That’s what a security guard told the Boston Herald‘s Ian Rapoport as they booted him from Boston College’s Alumni Stadium on Friday.

That’s where 40-odd New England Patriots, including Tom Brady, have been holding player-organized workouts the last three days. Bill Belichick and the rest of the team’s coaches are not present — they’re not allowed to be. But wherever Belichick is, he’s smiling. The coach’s covert and mysterious modus operandi has rubbed off on his players.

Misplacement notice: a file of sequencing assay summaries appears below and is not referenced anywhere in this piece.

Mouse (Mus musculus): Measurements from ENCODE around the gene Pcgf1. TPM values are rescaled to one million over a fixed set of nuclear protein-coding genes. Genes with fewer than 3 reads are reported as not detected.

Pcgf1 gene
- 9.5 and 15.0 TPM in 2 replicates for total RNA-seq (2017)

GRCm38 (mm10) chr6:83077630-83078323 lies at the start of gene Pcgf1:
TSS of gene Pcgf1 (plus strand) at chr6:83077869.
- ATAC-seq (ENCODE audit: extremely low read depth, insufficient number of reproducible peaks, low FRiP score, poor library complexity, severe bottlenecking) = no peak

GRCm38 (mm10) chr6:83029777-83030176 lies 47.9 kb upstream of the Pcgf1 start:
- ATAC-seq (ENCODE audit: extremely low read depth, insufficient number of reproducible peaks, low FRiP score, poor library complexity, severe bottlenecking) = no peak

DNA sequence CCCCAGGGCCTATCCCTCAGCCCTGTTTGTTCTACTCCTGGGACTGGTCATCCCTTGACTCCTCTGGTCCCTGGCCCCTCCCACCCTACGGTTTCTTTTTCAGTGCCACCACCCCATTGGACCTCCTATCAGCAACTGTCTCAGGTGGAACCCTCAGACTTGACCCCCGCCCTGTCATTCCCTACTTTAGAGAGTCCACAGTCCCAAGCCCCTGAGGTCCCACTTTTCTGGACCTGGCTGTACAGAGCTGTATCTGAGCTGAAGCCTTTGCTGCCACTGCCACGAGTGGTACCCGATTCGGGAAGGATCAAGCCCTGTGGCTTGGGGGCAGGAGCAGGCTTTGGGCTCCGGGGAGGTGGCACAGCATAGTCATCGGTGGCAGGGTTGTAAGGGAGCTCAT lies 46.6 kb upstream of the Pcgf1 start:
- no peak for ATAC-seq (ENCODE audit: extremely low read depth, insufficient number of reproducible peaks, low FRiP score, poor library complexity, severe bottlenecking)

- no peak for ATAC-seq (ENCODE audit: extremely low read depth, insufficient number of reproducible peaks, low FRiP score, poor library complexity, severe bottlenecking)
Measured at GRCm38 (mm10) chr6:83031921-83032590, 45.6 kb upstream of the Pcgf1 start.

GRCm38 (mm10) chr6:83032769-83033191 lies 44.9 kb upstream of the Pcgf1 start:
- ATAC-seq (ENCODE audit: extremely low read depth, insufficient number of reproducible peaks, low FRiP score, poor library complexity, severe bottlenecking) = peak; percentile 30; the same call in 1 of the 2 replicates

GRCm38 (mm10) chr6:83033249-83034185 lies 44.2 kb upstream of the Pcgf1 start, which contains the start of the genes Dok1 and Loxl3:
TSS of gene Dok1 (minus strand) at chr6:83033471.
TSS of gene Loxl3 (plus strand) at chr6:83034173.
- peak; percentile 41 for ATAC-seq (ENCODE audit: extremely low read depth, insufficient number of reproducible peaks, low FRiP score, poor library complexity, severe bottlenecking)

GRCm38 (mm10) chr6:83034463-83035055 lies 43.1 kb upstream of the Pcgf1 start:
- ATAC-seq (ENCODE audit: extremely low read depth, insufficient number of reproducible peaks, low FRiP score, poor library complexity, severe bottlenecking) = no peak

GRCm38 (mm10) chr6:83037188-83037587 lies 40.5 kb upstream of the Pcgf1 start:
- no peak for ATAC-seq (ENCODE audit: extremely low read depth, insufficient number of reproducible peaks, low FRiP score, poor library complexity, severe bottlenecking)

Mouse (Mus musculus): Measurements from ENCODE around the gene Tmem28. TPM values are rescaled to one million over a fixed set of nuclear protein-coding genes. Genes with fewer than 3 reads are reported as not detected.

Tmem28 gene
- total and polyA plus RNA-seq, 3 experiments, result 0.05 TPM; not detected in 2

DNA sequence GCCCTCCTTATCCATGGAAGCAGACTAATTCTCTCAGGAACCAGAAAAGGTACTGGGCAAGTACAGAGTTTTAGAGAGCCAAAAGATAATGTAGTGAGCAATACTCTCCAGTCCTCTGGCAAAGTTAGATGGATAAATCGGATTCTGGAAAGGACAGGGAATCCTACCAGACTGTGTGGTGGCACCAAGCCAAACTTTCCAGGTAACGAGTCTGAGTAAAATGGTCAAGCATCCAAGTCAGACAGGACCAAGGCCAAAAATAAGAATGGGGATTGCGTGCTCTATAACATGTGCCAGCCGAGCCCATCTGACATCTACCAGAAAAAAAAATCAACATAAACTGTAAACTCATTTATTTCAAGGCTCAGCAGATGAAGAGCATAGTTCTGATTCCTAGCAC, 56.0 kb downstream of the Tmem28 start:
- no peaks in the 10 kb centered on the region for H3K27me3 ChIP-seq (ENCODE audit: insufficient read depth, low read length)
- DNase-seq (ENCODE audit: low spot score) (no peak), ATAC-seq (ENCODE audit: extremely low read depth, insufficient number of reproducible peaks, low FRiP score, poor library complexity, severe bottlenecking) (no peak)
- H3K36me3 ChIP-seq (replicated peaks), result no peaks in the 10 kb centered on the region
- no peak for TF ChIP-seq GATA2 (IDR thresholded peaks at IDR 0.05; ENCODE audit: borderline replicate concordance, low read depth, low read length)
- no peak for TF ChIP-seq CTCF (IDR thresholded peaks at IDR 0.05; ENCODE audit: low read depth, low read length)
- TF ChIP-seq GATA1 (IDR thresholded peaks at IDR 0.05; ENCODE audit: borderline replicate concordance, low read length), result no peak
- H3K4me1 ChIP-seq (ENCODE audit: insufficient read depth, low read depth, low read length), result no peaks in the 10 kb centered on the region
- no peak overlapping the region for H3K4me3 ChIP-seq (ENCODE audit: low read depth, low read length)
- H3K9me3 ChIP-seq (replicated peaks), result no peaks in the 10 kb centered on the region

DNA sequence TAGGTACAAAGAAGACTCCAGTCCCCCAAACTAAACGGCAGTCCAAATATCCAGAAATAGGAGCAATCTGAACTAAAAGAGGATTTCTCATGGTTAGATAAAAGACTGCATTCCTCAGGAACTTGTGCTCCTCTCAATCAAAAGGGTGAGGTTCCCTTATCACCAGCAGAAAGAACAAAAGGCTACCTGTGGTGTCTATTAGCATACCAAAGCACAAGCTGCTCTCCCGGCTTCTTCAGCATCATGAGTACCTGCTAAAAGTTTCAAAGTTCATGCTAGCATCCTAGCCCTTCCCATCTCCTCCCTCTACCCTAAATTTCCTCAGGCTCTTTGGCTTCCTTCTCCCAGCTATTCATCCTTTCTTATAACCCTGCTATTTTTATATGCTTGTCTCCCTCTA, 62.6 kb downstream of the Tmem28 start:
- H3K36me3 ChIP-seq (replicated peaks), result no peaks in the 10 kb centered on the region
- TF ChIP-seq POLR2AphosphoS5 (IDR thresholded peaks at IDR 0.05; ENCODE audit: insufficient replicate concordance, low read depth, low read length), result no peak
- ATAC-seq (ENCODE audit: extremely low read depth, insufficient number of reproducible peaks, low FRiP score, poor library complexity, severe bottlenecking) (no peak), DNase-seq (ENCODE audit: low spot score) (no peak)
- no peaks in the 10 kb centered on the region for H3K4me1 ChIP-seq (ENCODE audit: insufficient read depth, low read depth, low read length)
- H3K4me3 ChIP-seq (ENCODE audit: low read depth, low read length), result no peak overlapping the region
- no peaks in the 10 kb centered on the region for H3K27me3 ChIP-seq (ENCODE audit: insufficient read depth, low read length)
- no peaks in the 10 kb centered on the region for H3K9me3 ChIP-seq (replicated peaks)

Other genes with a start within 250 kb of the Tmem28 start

Yesterday, media attempting to cover the practice were forced to view the events from a tunnel leading to the seats above. Today, that perch was sealed off:

But then Rapaport got crafty, finding a new opening to watch from:

Eventually, security even removed him from that spot.

Covering the NFL is cool — very cool — but tolerating this kind of treatment seems demeaning. That isn’t a criticism of the players, who have every right to work out in privacy (although I think that’s a bad strategy), and it isn’t a criticism of the media, who are only trying to relay every detail they can to football-hungry fans. It’s nobody’s fault, but it makes me uneasy. Players should embrace the media, not avoid journalists like the plague.

In Carolina, Indy and Boston, that’s exactly what they’re doing.